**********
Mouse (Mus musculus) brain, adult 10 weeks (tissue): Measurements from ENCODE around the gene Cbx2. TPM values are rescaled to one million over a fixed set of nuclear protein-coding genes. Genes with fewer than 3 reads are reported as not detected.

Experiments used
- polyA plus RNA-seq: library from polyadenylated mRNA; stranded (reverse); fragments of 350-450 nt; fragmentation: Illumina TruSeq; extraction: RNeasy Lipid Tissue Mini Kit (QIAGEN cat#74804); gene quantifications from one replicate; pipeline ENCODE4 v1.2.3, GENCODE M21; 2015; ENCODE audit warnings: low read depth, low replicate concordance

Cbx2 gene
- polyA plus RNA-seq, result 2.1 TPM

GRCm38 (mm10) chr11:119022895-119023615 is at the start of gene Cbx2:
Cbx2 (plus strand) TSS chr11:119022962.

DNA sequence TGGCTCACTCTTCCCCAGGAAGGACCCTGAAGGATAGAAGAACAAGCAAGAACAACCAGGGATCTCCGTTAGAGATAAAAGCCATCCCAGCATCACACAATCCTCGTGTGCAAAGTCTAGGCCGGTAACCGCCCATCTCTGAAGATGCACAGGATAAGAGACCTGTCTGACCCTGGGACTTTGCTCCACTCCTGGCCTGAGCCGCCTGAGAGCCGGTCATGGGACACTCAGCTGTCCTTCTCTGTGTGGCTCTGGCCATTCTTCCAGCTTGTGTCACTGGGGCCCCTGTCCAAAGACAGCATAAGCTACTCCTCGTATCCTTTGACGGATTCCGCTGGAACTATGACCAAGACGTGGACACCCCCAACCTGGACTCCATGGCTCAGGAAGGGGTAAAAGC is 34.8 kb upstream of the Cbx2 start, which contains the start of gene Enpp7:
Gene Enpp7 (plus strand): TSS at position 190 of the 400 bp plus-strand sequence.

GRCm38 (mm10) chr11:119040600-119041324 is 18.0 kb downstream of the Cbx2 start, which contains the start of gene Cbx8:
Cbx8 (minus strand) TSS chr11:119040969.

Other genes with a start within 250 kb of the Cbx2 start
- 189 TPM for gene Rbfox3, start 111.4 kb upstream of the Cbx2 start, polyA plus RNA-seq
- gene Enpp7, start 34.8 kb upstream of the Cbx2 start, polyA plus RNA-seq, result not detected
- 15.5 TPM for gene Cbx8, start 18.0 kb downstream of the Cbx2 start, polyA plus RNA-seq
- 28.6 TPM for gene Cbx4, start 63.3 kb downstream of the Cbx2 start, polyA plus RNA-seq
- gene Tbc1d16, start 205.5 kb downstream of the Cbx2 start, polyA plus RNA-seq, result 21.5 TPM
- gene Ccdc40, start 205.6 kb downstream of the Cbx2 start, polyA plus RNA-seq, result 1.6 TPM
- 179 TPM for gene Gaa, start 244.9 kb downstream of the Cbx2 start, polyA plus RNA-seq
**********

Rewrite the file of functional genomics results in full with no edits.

Mouse (Mus musculus) brain, adult 10 weeks (tissue): Measurements from ENCODE around the gene Cbx2. TPM values are rescaled to one million over a fixed set of nuclear protein-coding genes. Genes with fewer than 3 reads are reported as not detected.

Experiments used
- polyA plus RNA-seq: library from polyadenylated mRNA; stranded (reverse); fragments of 350-450 nt; fragmentation: Illumina TruSeq; extraction: RNeasy Lipid Tissue Mini Kit (QIAGEN cat#74804); gene quantifications from one replicate; pipeline ENCODE4 v1.2.3, GENCODE M21; 2015; ENCODE audit warnings: low read depth, low replicate concordance

Cbx2 gene
- polyA plus RNA-seq, result 2.1 TPM

GRCm38 (mm10) chr11:119022895-119023615 is at the start of gene Cbx2:
Cbx2 (plus strand) TSS chr11:119022962.

DNA sequence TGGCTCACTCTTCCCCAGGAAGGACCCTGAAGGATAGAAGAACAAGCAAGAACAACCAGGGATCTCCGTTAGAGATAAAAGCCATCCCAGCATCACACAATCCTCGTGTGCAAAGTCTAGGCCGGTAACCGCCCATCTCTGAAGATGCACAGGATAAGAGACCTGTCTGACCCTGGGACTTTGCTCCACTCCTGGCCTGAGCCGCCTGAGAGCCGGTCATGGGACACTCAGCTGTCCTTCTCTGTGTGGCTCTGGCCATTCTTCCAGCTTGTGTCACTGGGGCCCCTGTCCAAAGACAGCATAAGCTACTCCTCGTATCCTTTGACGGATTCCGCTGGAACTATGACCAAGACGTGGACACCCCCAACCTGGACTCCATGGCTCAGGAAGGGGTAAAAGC is 34.8 kb upstream of the Cbx2 start, which contains the start of gene Enpp7:
Gene Enpp7 (plus strand): TSS at position 190 of the 400 bp plus-strand sequence.

GRCm38 (mm10) chr11:119040600-119041324 is 18.0 kb downstream of the Cbx2 start, which contains the start of gene Cbx8:
Cbx8 (minus strand) TSS chr11:119040969.

Other genes with a start within 250 kb of the Cbx2 start
- 189 TPM for gene Rbfox3, start 111.4 kb upstream of the Cbx2 start, polyA plus RNA-seq
- gene Enpp7, start 34.8 kb upstream of the Cbx2 start, polyA plus RNA-seq, result not detected
- 15.5 TPM for gene Cbx8, start 18.0 kb downstream of the Cbx2 start, polyA plus RNA-seq
- 28.6 TPM for gene Cbx4, start 63.3 kb downstream of the Cbx2 start, polyA plus RNA-seq
- gene Tbc1d16, start 205.5 kb downstream of the Cbx2 start, polyA plus RNA-seq, result 21.5 TPM
- gene Ccdc40, start 205.6 kb downstream of the Cbx2 start, polyA plus RNA-seq, result 1.6 TPM
- 179 TPM for gene Gaa, start 244.9 kb downstream of the Cbx2 start, polyA plus RNA-seq